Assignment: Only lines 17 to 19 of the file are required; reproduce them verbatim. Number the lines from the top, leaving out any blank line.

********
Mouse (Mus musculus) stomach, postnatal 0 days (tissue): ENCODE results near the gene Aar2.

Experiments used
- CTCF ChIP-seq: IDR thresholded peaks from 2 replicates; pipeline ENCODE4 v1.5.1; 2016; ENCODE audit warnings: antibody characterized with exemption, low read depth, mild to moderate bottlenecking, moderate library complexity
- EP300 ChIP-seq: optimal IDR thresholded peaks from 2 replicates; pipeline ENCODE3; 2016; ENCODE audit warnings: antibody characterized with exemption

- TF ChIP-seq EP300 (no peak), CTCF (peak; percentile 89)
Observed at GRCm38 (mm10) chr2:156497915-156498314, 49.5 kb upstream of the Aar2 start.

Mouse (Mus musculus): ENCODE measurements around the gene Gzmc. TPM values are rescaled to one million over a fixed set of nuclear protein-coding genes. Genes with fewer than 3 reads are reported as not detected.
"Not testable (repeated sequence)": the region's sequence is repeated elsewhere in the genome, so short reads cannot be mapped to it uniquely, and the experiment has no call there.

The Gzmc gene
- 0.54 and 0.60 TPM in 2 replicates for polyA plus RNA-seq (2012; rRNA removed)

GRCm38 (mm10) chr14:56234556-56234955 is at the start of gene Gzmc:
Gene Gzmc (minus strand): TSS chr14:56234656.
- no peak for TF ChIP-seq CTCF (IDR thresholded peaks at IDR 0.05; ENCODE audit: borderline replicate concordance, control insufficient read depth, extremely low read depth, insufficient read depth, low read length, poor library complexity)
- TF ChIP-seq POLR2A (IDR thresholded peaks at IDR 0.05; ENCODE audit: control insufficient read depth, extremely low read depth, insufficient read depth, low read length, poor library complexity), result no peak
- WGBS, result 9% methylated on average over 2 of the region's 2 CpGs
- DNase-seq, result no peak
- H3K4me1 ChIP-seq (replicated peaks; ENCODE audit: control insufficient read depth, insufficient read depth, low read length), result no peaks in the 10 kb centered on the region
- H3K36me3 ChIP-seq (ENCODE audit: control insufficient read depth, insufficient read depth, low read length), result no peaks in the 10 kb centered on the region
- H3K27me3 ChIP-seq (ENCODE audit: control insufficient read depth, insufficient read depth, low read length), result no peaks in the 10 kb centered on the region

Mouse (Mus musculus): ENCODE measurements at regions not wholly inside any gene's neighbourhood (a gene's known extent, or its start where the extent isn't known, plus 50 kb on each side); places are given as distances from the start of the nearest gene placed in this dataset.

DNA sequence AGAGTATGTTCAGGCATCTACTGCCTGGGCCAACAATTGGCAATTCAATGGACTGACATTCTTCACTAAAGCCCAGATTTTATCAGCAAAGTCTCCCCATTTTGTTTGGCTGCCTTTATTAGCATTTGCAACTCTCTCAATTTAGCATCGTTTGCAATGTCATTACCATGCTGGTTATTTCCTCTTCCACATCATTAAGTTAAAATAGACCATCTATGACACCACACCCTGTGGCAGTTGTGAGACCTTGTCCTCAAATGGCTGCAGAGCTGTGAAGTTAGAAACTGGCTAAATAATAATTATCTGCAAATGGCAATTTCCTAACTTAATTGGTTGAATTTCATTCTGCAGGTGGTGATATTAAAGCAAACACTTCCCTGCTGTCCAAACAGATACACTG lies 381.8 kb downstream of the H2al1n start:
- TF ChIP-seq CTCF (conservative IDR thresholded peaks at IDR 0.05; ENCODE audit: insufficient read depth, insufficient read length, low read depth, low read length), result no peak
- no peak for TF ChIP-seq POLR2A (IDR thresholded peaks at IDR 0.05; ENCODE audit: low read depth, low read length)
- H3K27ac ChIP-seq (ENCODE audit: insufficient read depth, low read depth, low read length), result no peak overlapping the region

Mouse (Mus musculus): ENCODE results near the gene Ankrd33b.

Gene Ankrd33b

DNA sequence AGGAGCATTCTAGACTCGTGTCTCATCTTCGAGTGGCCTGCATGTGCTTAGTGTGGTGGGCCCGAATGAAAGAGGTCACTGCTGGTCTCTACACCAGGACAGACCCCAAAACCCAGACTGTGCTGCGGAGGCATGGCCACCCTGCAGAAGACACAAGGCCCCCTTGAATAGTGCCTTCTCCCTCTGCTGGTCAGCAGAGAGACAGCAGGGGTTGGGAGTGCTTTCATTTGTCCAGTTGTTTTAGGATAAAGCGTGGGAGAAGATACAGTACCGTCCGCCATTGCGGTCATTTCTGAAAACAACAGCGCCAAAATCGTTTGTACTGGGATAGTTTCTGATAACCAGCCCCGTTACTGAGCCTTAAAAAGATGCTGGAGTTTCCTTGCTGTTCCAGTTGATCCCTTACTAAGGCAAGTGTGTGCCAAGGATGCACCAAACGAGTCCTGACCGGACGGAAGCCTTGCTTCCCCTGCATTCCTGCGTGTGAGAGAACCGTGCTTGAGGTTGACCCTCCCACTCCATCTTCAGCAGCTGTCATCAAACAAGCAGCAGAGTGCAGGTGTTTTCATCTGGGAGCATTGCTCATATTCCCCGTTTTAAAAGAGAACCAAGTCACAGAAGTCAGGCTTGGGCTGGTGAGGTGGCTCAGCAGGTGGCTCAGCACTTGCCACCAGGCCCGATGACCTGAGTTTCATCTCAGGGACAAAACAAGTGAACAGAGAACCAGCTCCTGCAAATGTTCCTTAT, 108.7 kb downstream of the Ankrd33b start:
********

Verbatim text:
- H3K4me1 ChIP-seq (replicated peaks; ENCODE audit: control insufficient read depth, insufficient read depth, low read length), result no peaks in the 10 kb centered on the region
- H3K36me3 ChIP-seq (ENCODE audit: control insufficient read depth, insufficient read depth, low read length), result no peaks in the 10 kb centered on the region
- H3K27me3 ChIP-seq (ENCODE audit: control insufficient read depth, insufficient read depth, low read length), result no peaks in the 10 kb centered on the region